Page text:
Pope Benedict XVI is encouraging Catholic and Orthodox Christians to work together in re-evangelizing traditionally Christian countries.
Over the past four days, the symposium has brought together both Catholic and Orthodox scholars in the Greek city of Thessaloniki to discuss the topic of “The witness of the Church in the Modern World.” The Pope described the theme as “very timely and central” to his “concerns and prayers” for a “new evangelization” of traditionally Christian countries where the practice of the Christian faith has declined in recent times.
Christianity was brought to the city of Thessaloniki by St. Paul in the first century. The Pope asked for his intercession that the talks between the Orthodox and Catholic Churches encourage “a climate of fraternal charity,” and observed that the “mutual understanding of our traditions and true friendship are already in themselves a contribution to the cause of Christian unity.”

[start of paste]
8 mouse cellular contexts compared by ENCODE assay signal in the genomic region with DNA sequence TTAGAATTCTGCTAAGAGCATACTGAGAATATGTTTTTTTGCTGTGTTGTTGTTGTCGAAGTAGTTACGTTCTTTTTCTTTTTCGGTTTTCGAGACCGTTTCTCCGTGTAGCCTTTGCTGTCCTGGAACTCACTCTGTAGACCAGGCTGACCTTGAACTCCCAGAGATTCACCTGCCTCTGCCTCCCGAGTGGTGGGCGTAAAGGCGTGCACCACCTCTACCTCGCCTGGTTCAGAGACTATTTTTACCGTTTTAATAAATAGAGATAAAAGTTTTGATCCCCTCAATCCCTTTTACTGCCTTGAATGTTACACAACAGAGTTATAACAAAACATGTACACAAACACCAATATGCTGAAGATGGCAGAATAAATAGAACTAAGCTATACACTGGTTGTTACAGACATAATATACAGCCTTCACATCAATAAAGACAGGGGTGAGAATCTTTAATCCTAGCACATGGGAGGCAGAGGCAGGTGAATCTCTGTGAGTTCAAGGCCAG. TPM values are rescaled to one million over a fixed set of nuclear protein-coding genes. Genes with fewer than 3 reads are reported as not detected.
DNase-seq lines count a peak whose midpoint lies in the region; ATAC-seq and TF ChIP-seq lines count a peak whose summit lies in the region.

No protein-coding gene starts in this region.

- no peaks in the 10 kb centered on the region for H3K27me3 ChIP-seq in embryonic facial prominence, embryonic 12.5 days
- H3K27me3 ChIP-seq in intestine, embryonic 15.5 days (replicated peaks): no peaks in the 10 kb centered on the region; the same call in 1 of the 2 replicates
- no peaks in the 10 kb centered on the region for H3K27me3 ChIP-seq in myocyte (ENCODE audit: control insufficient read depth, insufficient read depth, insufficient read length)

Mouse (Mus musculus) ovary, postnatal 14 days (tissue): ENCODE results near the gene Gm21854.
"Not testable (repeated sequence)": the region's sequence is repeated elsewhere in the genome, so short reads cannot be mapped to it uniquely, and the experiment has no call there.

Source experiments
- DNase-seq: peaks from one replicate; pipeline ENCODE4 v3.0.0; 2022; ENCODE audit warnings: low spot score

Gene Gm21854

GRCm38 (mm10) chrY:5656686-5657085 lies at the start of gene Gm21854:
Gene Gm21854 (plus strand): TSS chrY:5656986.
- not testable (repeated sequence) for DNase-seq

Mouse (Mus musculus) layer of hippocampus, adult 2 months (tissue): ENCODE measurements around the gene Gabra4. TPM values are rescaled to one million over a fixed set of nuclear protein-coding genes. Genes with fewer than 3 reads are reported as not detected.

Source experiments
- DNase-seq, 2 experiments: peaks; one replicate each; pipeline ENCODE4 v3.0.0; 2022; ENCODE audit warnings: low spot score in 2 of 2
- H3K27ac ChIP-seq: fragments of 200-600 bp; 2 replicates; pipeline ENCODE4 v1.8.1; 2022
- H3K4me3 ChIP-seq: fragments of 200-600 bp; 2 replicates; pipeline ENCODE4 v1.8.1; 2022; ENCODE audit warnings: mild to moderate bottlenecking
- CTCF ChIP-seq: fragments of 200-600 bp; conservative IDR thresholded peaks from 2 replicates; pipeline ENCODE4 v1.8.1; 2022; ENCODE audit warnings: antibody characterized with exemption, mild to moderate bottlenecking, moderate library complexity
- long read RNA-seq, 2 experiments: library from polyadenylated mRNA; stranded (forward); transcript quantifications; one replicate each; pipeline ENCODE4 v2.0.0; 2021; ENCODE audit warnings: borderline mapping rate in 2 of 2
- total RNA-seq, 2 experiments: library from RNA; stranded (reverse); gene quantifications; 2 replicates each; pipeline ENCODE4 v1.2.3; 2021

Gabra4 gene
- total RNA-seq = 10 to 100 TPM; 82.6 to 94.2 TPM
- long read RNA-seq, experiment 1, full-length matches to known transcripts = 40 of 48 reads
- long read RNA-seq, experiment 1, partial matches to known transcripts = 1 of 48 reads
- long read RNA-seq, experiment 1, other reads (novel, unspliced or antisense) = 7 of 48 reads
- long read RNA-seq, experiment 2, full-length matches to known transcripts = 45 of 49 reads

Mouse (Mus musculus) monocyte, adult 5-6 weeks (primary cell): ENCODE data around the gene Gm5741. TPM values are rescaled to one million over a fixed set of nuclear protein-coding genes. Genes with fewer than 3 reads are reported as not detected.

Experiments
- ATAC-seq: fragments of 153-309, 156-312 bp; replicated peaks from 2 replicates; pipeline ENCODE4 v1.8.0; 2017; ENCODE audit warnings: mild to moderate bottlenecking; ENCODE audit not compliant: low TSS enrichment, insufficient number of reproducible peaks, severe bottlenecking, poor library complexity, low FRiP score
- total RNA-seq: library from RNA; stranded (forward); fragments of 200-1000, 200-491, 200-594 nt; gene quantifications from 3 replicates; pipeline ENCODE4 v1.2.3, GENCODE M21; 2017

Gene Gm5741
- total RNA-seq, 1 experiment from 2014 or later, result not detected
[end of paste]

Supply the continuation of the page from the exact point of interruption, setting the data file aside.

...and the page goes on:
Pope Benedict also pointed out that the current cultural, social and economic environment “presents the same challenges to both Catholics and Orthodox.” Instead of divisions, these challenges should call forth a Christian evangelizers who are “mature in faith and capable of finding a meeting point beyond the real tensions,” he said, quoting Pope Paul VI.
The Inter-Christian Symposium is co-organized by the Franciscan Institute of Spirituality at Rome’s Pontifical Antonianum University and the Orthodox faculty of theology at the Aristotle University of Thessaloniki. The initiative hopes to help heal the rift between the Catholic and Orthodox Churches which has persisted since the 11th century.